When the end of an event rolls around, many people will consider the catering services. If you ask someone how they felt about the event and the person replies with a negative remark on the catering, you should start to consider how important it really is. While catering is a big deal, caterers try to give their best. However, little mistakes may happen, some of which may interfere with all you have worked for.
Here are some tips to avoid a catering disaster:
Set the table: Set the table before the event day. The main day is not meant for setting and organizing the table, it’s meant for applying finishing touches to a job well done. You don’t want to spend the morning running to get serviettes, napkins or disposables.
Make deserts a day or two before the main day: Depending on how fresh and tasty you want your desserts to be, you can make them a day or two before the main day. Never make desserts in the morning. Doing this a day before will ease the stress of searching for ingredients and other important things. As a caterer, understand that the moment you begin to rush, you give in to tension and anxiety, you lose everything.
Ice your drinks: The joy of taking a glass of wine or cocktail is in the chills it gives. Ensure you place your drinks in ice before your guests arrive, at least three hours before the party starts. It would be a bad start if guests request for drinks and you tell them they aren’t cold. At times, you may buy more drinks than required. But to prevent unnecessary extravagance, make inquiries to know if the store accepts unopened wines. Asking won’t hurt you. Please do.
Have cleaners on standby: In a party, eyes are on the devices provided by the caterer. Any sign of dirtiness can cost you your career. So, ensure cleaners are available to clean up. Much more losses can be incurred if glasses and plates are not well taken care of. Having cleaners will reduce the first round.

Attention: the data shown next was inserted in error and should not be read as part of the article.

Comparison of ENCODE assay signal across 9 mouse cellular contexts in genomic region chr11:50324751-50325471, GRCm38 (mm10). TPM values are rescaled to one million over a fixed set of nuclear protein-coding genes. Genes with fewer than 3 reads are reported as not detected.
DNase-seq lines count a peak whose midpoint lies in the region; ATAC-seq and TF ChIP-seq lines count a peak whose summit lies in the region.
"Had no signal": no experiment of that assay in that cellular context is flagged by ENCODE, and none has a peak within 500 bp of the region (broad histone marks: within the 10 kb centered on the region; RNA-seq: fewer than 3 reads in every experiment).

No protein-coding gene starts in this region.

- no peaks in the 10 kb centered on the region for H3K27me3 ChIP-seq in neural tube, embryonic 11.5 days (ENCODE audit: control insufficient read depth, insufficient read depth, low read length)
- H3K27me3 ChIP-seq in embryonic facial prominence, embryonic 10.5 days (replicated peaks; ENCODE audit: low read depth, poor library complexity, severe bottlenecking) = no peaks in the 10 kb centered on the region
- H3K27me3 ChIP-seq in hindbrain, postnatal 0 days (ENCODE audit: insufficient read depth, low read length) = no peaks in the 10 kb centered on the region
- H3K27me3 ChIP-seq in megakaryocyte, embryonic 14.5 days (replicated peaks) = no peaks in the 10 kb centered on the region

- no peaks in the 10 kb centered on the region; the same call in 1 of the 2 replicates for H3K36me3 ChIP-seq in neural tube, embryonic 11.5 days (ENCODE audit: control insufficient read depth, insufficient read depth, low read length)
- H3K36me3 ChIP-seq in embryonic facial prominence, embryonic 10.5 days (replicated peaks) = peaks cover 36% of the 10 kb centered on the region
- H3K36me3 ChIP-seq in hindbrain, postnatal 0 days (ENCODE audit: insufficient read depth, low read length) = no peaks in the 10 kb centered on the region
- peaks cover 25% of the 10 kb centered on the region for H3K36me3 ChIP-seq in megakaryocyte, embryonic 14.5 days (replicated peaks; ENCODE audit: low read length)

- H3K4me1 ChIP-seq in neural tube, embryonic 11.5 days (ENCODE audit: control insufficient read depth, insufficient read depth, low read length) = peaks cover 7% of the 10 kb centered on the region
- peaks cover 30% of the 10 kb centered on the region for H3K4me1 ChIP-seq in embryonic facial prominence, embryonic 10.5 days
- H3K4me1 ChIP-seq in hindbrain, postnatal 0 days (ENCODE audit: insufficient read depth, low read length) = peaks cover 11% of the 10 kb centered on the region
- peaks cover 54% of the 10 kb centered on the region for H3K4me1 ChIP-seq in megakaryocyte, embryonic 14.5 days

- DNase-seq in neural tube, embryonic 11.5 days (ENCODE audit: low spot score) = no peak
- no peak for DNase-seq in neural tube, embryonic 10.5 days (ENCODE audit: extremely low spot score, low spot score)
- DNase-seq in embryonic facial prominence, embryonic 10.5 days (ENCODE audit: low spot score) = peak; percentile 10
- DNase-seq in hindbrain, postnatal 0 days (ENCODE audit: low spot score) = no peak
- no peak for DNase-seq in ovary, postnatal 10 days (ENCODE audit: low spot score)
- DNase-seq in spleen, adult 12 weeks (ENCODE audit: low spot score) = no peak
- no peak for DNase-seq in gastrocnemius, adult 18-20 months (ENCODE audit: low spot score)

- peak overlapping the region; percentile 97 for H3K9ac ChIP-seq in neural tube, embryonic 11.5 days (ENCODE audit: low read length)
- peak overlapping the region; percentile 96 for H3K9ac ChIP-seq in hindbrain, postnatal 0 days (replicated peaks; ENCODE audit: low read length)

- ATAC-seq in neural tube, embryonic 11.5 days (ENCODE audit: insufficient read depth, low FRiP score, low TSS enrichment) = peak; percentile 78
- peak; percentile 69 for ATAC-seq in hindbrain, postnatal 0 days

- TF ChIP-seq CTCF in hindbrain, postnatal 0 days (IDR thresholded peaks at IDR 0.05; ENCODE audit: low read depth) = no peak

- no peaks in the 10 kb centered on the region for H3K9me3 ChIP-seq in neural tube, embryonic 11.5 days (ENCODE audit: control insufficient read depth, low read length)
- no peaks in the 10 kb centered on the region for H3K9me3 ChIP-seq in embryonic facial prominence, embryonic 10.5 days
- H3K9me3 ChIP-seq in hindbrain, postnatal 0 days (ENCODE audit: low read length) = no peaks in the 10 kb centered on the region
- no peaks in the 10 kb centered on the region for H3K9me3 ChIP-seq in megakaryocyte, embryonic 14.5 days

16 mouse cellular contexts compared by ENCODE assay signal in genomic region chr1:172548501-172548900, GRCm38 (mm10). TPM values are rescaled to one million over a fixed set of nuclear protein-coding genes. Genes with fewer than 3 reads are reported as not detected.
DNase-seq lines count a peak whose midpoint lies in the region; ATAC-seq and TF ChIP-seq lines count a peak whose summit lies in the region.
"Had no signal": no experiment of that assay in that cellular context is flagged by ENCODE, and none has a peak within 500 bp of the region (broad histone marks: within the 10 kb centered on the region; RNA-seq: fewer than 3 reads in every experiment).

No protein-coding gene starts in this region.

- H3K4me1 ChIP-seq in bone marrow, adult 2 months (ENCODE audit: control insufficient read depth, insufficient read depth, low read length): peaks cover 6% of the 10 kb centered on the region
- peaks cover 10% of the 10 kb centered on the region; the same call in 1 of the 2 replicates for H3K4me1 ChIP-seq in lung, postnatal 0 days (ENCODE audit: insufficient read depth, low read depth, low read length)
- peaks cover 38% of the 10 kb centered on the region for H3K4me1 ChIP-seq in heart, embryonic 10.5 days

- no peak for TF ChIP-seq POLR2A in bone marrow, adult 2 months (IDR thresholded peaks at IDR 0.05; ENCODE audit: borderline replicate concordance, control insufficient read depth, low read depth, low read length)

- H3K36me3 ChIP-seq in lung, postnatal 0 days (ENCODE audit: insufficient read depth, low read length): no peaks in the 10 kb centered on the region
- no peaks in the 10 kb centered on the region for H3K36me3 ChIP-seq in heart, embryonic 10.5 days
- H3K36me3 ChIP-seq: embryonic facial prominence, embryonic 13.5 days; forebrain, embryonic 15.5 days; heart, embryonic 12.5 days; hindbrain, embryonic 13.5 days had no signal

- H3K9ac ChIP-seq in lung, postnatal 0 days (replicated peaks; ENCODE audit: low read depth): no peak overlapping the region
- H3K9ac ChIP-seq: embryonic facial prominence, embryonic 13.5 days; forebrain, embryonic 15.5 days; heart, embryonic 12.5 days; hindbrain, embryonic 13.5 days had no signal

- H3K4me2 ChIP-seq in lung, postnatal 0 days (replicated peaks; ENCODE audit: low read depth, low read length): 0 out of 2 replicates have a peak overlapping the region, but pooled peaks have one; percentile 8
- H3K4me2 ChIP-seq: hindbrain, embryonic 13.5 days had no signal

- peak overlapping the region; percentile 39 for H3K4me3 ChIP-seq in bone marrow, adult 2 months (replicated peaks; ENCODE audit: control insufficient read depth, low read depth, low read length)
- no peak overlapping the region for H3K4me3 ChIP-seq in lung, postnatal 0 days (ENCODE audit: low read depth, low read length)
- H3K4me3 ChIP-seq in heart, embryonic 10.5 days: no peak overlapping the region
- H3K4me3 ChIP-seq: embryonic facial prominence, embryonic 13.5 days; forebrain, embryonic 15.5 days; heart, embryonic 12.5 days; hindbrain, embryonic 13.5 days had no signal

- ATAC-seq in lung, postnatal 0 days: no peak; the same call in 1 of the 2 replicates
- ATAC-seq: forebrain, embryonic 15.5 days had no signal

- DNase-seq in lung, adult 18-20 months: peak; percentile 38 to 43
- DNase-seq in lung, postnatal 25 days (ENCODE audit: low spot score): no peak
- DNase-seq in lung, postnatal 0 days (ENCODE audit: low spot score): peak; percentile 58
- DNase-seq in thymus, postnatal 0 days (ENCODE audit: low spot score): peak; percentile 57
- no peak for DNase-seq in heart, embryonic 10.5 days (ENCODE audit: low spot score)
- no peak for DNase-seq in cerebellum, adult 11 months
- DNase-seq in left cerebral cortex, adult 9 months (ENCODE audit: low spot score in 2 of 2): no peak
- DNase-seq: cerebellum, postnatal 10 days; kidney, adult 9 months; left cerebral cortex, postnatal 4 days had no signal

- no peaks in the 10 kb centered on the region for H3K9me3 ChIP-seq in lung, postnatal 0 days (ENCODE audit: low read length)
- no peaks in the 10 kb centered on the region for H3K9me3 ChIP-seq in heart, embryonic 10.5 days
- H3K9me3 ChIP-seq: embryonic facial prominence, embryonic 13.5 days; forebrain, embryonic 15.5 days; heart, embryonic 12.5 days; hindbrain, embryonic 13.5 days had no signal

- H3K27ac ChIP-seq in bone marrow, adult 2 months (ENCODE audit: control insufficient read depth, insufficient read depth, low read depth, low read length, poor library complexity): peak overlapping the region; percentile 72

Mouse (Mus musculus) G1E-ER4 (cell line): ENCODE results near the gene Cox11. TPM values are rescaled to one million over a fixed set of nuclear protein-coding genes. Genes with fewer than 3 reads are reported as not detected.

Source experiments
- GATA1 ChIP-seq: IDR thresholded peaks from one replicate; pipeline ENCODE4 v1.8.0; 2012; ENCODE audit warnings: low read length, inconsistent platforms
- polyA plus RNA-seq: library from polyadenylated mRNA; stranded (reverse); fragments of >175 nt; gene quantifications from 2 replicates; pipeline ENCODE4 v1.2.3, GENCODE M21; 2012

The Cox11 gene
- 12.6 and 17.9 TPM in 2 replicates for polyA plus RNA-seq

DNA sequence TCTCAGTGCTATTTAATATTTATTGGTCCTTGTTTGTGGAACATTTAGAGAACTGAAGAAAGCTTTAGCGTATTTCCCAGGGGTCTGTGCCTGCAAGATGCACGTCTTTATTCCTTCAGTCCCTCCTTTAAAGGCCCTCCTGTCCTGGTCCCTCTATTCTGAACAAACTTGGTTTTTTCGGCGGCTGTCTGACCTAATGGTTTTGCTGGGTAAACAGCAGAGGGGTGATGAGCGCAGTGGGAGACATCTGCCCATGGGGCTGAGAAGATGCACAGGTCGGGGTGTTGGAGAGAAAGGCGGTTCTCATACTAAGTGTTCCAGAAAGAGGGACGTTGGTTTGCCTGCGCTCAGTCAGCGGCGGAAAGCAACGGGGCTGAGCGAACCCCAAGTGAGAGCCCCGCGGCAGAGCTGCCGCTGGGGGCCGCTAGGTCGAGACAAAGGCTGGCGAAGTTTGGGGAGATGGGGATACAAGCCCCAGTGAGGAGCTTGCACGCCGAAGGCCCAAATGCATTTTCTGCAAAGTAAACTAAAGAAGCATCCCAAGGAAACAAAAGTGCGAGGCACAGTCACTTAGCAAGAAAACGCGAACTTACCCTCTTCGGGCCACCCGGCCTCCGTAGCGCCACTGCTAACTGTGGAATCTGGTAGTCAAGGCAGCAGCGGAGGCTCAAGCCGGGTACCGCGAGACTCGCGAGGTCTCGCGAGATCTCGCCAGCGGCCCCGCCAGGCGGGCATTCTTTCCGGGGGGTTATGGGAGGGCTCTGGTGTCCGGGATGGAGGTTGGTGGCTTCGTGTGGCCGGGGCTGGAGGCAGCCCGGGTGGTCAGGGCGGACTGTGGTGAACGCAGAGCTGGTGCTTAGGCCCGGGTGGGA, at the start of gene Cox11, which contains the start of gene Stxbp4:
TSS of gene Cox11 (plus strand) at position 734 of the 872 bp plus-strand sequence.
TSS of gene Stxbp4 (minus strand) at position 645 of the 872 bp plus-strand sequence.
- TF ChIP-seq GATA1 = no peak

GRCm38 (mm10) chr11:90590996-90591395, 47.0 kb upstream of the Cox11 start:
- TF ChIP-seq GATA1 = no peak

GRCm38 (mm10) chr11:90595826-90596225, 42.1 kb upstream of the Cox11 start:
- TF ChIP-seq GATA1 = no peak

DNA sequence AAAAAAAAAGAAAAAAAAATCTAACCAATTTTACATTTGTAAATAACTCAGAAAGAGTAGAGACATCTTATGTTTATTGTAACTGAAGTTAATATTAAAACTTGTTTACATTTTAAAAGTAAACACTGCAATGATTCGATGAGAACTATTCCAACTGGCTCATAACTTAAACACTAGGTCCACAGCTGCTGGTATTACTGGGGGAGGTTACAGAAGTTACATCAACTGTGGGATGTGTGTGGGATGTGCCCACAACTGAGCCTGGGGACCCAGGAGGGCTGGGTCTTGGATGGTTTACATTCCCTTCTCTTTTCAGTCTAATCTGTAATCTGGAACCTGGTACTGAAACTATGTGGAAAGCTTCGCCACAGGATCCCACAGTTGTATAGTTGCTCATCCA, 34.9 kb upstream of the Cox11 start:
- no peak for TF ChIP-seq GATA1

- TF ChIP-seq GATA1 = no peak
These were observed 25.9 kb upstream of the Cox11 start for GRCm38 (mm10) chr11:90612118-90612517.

Be quick to know if guests are allergic to certain foods: People have allergies. It is best to know about the health status of guests in order to cater to them. Ask information about their dietary requirements. The information goes a long way.
Never use the occasion to try a new recipe: It's good to be innovative, but it's disastrous to use guests to test how good or how bad a new recipe is. While caterers on TV may tell you to try a new recipe on your next event, it is best to go with what you know. New recipes should be included in your menu after it has undergone necessary culinary scrutiny.
Make use of good food ingredients: Don't go for stake vegetables because it is sold at a cheap rate. Rather than thinned seafood, buy fresh ones. It gives your food the queen's taste.
Stay calm: Catering is stressful but how stressful it becomes is in your hands. Make early preparations. Work with people who sell the things you need. Have things in place before the main day. When things are in place, your mind will be at rest, and you will surely give the best.